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The Varmint Show

making tracks

In their second exploration of music and archaeology, the Varmints embrace the free-love ethos of the 1960s, journeying (or 'tripping'?) to San Francisco, and the Olompali State Historic Park, where archaeologist Breck Parkman is uncovering the 'Whitehouse of Hippiedom'. In 1967–69 this was home to the Grateful Dead, Janis Joplin and others before a fire ended their occupation. Now, archaeological work has uncovered finds including a collection of fire-damaged LP records. John Varmint takes up the story.

A recent email from Breck Parkman got the Varmints' ears and tails wagging. Here was an archaeologist whose job involved sifting through fire-damaged LP records in the very home of The Chosen Family, a hippie commune of the 1960s which included for a time The Grateful Dead. 'Home' to The Chosen Family was Burdell Mansion north of San Francisco and now part of Olompali State Historic Park, where Breck is Senior State Archaeologist. The Grateful Dead's (1969) Aoxomoxoa album includes photographs (on the rear cover and in sleeve notes) of the band at Olompali in 1969. According to Wikipedia, the photograph on the rear cover includes a five-year old Courtney Love. The Grateful Dead song Rosemary perfectly captures the mood of the time.

A fire consumed Burdell Mansion on 2 February 1969, creating what Breck refers to as a 'hippie time-capsule for future analysis'. The future came forty years later when Breck and his team recovered commune-associated artefacts from the fire debris, including 55 records, mostly LPs, but also some singles and 78s. But being an archaeological site, things were not straightforward. With most of the record labels missing, Breck (with project cataloguer Elizabeth Fernandez) had to identify the recordings from serial numbers etched on the vinyl discs. So, what were the 50-70 members of The Chosen Family listening to in this 24-room mansion in the heyday of hippiedom?

Breck told the Varmints: 'When I first spotted the pile of vinyl discs protruding from the fire debris, I assumed that the records contained a bunch of rock and roll tunes. After all, this had been a Sixties hippie commune.'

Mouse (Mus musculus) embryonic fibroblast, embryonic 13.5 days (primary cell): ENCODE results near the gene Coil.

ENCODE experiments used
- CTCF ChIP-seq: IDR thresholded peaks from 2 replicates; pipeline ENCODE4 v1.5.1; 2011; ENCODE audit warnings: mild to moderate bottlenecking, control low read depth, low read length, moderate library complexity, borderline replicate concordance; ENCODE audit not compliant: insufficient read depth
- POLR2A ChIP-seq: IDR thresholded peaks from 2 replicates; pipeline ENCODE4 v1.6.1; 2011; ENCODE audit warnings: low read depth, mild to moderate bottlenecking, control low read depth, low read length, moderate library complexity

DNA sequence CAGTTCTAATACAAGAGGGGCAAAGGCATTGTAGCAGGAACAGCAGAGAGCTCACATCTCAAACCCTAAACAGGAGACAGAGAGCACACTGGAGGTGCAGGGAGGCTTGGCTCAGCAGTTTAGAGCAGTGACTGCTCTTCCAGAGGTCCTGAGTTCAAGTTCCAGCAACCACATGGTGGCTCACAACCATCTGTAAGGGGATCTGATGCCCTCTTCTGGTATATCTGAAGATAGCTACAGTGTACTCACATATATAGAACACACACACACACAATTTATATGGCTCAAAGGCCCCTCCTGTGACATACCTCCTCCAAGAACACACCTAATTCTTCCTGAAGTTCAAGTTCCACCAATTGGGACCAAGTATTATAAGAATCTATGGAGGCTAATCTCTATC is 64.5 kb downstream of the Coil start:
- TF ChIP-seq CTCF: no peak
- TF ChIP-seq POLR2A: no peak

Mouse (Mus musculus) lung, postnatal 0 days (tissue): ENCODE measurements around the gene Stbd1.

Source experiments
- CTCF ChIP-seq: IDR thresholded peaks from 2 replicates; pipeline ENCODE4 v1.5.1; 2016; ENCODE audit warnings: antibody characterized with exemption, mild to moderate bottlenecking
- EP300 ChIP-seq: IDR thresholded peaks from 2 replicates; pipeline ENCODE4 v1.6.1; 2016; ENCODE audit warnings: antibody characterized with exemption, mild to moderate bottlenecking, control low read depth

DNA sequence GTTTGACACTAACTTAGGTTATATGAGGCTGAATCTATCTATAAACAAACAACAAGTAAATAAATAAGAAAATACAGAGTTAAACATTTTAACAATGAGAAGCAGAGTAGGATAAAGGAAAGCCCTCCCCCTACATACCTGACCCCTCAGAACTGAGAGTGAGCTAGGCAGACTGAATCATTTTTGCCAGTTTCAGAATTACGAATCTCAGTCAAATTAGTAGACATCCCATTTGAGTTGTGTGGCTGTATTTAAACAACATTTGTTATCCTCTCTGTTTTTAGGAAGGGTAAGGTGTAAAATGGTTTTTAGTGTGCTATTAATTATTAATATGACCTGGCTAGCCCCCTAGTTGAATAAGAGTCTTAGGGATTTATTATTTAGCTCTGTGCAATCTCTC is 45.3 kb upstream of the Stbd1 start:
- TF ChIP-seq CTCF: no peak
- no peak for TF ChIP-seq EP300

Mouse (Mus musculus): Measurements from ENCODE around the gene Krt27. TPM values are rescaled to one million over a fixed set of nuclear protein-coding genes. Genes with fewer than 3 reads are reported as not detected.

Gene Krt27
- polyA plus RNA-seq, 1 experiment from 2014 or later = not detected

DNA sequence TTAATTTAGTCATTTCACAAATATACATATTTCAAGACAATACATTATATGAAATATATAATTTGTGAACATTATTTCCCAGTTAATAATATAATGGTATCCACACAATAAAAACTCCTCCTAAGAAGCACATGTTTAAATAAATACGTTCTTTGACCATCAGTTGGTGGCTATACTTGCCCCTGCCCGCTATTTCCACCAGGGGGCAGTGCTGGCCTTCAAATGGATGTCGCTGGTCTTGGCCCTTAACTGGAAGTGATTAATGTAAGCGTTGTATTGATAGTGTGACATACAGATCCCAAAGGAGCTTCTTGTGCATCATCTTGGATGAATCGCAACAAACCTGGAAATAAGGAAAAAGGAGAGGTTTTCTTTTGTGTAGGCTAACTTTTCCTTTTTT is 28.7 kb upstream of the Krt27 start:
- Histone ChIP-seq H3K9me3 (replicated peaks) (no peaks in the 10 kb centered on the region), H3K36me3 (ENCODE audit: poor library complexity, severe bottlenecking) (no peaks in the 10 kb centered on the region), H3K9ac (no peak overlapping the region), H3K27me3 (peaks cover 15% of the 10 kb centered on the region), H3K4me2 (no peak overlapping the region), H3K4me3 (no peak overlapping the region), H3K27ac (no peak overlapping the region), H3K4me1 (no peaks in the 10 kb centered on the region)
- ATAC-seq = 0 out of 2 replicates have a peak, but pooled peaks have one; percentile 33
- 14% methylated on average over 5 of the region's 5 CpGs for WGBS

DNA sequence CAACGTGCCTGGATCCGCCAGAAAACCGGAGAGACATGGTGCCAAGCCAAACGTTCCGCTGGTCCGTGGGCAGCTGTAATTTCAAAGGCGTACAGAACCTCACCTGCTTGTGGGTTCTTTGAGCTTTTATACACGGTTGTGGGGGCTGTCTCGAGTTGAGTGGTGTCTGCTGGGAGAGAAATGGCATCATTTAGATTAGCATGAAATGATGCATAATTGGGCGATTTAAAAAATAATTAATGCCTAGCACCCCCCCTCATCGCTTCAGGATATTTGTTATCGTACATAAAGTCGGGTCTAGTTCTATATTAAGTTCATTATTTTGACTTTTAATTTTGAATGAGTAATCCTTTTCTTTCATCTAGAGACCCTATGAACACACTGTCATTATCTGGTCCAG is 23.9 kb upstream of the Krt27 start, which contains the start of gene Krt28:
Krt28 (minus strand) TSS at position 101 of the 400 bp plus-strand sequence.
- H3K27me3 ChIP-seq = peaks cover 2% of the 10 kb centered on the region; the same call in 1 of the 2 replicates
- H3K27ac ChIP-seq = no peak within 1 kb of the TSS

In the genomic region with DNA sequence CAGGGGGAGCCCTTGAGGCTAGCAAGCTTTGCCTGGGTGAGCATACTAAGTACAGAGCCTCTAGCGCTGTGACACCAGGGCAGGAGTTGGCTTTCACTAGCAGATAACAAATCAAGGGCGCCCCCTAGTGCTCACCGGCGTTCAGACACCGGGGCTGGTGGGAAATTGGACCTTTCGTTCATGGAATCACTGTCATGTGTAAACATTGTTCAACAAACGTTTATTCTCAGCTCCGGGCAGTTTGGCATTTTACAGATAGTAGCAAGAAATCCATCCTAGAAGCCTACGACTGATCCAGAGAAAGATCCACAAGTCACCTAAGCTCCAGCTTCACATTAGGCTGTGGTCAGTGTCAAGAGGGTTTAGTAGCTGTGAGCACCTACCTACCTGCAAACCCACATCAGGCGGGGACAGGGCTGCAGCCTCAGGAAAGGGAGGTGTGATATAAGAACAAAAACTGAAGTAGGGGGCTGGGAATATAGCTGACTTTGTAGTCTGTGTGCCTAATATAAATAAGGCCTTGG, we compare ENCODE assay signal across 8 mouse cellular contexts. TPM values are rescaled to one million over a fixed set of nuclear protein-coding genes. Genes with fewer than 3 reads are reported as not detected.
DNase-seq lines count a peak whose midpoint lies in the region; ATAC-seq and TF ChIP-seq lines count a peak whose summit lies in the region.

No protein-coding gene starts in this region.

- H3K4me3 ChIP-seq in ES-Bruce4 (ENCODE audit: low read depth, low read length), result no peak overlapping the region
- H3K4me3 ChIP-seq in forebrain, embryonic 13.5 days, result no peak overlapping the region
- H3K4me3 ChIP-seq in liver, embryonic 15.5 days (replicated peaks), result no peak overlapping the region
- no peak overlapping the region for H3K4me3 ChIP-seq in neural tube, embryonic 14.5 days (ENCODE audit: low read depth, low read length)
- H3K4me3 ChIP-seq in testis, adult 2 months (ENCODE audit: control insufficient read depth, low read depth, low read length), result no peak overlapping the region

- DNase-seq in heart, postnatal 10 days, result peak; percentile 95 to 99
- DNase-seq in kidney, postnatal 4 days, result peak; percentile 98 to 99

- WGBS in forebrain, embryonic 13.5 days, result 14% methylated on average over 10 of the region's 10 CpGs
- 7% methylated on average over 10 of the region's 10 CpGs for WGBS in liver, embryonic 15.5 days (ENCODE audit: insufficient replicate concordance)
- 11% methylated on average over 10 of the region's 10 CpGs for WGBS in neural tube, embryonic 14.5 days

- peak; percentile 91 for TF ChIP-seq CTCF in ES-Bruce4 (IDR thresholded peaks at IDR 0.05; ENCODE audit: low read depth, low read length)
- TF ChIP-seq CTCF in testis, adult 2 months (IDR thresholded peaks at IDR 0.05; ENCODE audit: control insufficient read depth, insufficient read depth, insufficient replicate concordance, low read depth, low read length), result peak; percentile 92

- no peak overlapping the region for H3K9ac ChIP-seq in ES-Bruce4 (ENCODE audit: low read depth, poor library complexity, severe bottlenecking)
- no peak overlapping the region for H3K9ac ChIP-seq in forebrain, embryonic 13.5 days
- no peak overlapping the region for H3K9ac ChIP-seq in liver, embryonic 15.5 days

To date, 16 of the 55 records have been identified, but they are not what you'd think. The list appears below, and with access to iTunes or other online music catalogues, readers can compile their own Olompali 'Varmints' playlist. Breck goes on to explain more about the context of this intriguing collection of small finds:

'In recent months, I've determined that a good number of the records probably belonged to the late Sandra Barton. Sandra was the oldest female in the commune and truly the community's matriarch. She was about 50 years old at the time of the fire. Sandra was an entertainer (singer) and had often performed in San Francisco and Los Angeles nightclubs prior to the creation of the commune. Her bedroom was on the second floor of the mansion, directly above the communal dining area. Some of the artefacts in the collection are her personal possessions, such as jewelry, cosmetics, and clothing. Sandra's daughter, Noelle (my main informant), remembers that her mother had records in her bedroom. Noelle was also a resident of the commune and was 18 years old at the time of the fire. Because Sandra was fifty, I found myself dismissing her and her music as not being representative of the times. But then I reminded myself that Sandra was actually the "hippest" of them all. That's why she was there and why she was viewed as the matriarch. On accepting Sandra as a true hippie and thus accepting her musical interests as a vital ingredient of the commune, I realized that the commune was a lot more complex than I had first imagined. This wasn't just a bunch of young people with long hair and love beads. It was a multi-generational community with various political and spiritual viewpoints, kind of a melting pot if you will. Given the diversity of people comprising the commune, it is not surprising that the hippie discography would be eclectic. This music represents multi-generations and multiple viewpoints on almost any given subject.'